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Publication numberUS5897636 A
Publication typeGrant
Application numberUS 08/678,791
Publication dateApr 27, 1999
Filing dateJul 11, 1996
Priority dateJul 11, 1996
Fee statusPaid
Publication number08678791, 678791, US 5897636 A, US 5897636A, US-A-5897636, US5897636 A, US5897636A
InventorsReto Kaeser
Original AssigneeTandem Corporation Incorporated
Export CitationBiBTeX, EndNote, RefMan
External Links: USPTO, USPTO Assignment, Espacenet
Distributed object computer system with hierarchical name space versioning
US 5897636 A
Abstract
The present invention is a method and apparatus for providing a hierarchical networked database which supports multiple versions of the same underlying data. Structurally, the present invention is based on hierarchical tree-like structure known which includes one or more nodes connected by labeled branches. Any node in the tree may be reached by specifying a sequence of names which correspond to the branch labels between the root node and the desired node. The root node contains one or more name/attribute pairs which define an initial revision. Each descendent node inherits the revision defined by its ancestors and forms a new revision by including the changed name/attribute pairs which differ from the inherited revision. In this way, a particular revision is defined to be the changed name/attribute pairs contained in a node and the most recent instance of each unchanged name/attribute pair contained in the node's ancestors.
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Claims(11)
What is claimed is:
1. A method for providing a hierarchical networked database which supports multiple versions of the same underlying data, the method comprising the steps of:
providing one or more name/attribute pairs, the name/attribute pairs defining an initial version;
storing the name/attribute pairs of the initial version in the root node of a tree-like data structure;
creating one or more revisions to the initial version, each revision including one or more changed name/attribute pairs;
storing the changed name/attribute pairs of each revision in a separate node; and
storing each node in the tree-like data structure as a descendent of the root node.
2. A method as recited in claim 1 further comprising the steps of:
choosing a node in the tree-like data structure;
making a revision to the name/attribute pairs contained in the node and its ancestors, the revision including one or more changed name/attribute pairs;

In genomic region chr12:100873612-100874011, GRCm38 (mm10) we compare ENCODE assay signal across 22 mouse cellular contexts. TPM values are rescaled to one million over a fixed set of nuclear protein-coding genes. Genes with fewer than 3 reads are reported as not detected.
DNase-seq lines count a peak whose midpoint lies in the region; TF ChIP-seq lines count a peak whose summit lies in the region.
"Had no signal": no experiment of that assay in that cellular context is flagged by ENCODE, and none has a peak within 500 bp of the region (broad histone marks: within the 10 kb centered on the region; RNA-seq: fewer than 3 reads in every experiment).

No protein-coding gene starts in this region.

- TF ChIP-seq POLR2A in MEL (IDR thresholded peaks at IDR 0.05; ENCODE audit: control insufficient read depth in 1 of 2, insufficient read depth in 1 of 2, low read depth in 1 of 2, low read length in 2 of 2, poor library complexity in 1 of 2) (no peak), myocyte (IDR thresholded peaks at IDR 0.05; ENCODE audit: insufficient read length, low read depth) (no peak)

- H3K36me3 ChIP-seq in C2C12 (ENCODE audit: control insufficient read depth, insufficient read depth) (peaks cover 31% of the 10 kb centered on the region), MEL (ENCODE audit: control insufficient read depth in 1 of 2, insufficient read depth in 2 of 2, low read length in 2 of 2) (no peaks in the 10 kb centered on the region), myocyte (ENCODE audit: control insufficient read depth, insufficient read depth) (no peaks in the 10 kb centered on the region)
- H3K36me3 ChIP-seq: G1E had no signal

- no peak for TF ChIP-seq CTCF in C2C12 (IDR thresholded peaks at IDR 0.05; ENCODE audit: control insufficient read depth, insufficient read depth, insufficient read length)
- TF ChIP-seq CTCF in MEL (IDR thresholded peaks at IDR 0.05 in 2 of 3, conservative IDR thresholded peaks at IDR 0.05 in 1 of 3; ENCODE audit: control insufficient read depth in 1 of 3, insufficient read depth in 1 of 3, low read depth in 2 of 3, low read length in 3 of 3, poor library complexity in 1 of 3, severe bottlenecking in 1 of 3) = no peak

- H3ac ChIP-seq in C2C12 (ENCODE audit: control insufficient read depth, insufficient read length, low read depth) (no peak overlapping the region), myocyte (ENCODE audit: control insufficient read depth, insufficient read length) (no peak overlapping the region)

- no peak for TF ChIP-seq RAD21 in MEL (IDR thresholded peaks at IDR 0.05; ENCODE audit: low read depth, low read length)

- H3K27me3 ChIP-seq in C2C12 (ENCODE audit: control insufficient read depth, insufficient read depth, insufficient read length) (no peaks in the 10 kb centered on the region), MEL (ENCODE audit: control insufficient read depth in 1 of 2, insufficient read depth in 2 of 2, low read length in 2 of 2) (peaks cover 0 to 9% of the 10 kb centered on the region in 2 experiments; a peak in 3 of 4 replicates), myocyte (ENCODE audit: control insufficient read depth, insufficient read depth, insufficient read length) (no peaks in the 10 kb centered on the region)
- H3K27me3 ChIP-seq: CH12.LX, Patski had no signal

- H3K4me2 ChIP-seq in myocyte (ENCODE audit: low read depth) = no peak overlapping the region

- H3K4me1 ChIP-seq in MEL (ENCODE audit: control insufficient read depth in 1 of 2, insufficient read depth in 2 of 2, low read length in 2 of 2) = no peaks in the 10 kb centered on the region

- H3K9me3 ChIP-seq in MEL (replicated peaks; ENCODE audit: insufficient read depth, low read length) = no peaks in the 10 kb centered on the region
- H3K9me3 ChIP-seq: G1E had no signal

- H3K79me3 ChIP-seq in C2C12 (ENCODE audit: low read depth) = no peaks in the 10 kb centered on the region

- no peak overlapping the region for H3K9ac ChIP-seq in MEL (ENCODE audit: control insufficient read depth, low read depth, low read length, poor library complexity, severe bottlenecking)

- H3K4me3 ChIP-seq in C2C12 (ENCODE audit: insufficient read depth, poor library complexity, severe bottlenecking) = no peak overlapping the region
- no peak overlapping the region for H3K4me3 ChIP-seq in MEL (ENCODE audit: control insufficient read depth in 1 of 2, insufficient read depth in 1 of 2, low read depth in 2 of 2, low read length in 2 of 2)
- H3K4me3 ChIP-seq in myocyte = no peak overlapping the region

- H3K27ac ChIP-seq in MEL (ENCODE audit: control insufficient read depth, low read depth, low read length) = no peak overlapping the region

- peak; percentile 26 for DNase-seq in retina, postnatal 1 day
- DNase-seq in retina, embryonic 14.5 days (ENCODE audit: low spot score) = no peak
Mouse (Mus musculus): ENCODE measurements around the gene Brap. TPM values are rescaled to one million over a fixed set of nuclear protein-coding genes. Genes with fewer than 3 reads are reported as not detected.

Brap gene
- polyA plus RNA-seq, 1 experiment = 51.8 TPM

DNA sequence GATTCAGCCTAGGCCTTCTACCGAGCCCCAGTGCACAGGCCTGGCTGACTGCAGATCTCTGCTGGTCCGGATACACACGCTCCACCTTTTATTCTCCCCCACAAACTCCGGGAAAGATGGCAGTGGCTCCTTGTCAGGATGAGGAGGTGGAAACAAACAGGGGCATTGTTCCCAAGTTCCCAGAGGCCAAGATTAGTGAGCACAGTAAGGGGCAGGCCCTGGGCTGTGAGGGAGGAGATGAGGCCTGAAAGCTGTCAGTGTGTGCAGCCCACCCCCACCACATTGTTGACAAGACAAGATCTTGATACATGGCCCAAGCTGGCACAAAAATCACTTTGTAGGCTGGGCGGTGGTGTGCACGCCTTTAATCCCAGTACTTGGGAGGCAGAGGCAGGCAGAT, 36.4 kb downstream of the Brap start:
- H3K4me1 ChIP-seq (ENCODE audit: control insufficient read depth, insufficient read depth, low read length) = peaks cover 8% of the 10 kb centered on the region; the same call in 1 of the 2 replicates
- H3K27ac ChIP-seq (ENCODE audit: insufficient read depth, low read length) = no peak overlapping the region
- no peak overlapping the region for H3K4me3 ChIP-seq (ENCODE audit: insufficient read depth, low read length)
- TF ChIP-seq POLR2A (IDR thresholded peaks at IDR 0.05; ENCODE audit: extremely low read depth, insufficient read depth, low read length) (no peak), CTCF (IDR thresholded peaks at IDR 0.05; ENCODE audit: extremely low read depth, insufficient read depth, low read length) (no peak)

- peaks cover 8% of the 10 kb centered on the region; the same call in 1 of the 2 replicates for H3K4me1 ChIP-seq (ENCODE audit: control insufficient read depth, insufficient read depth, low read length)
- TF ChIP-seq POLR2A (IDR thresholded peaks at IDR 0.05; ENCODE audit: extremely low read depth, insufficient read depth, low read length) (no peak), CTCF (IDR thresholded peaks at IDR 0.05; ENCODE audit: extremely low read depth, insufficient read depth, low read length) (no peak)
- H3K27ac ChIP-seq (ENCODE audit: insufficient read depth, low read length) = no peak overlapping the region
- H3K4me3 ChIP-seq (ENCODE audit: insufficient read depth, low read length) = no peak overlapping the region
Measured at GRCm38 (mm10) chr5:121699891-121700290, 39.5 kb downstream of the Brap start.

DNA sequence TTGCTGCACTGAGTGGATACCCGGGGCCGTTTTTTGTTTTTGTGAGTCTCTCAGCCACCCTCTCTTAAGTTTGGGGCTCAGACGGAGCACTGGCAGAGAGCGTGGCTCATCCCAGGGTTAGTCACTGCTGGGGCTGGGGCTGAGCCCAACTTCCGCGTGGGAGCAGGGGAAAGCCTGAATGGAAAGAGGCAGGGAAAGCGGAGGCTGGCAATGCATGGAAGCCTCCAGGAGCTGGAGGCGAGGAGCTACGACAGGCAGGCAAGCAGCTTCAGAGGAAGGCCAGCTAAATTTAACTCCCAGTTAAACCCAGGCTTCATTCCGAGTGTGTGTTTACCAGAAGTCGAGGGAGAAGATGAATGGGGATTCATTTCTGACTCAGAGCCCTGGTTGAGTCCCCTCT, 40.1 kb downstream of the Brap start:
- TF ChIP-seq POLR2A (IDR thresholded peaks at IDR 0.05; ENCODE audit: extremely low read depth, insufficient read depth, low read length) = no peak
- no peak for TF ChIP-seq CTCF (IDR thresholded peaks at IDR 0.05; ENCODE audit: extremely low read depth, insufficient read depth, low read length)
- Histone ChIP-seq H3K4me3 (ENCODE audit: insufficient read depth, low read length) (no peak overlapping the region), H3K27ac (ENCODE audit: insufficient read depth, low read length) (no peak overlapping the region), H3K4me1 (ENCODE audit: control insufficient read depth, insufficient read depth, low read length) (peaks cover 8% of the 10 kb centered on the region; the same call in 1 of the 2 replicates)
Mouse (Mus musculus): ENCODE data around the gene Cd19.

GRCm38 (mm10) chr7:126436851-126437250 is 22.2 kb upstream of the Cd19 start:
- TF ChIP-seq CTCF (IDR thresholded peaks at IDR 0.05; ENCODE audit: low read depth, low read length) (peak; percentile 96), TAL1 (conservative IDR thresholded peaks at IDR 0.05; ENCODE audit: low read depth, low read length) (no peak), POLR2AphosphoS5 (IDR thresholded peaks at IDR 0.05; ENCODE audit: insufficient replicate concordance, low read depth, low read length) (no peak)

storing the changed name/attribute pairs of the revision in a node; and
storing the node in the tree-like data structure as a descendent of the node.
3. A method as recited in claim 2 further comprising the steps of:
choosing a second node in the tree-like data structure; and
associating a variant with the second node, a variant being a symbolic name.
4. A method as recited in claim 2 further comprising the steps of:
choosing a second node in the tree-like data structure, the second chosen node being associated with a variant, the second chosen node having one or more descendent nodes;
removing the association between the second chosen node and the variant;
associating the variant with a third chosen node in the tree-like data structure; and
re-linking each descendent node of the second chosen node to be a descendent node of the third chosen node.
5. A method as recited in claim 2 further comprising the steps of:
choosing a second node in the tree-like data structure;
creating a revision chain list, the revision chain list being a linked list which includes, in order, the second chosen node and each ancestor of the second chosen node.
6. A method as recited in claim 5 further comprising the step of providing the contents of a revision by traversing the revision chain list and returning the first instance of each name/attribute pair contained in a node in the revision chain list.
7. An apparatus for manipulating a hierarchical networked database which supports multiple versions of the same underlying data, the apparatus comprising:
a first computer executable means for creating the root node of a tree-like data structure, the root node containing one or more name/attribute pairs defining an initial revision;
a second computer executable means for creating one or more descended nodes, each descendent node inheriting the revision associated with the parent of the descendent node, each descendent node containing one or more changed name/attribute pairs, the changed name/attribute pairs contained in each node in combination with the revision inherited by the descendent node defining a new revision associated with the descendent node.
8. An apparatus as recited in claim 7 which further comprises a third computer executable means for associating a variant with a chosen node in the tree-like data structure.
9. An apparatus as recited in claim 8 which further comprises:
a fourth computer executable means for removing the association between the variant and the chosen node, and associating the variant with a second chosen node in the tree-like data structure; and
a fifth computer executable means for re-linking each descendent node of the chosen node to be a descendent node of the second chosen node.
10. An apparatus as recited in claim 9 which further comprises a sixth computer executable means for creating a revision chain list, the revision chain list being a linked list which includes, in order, a chosen node and each ancestor of the chosen node.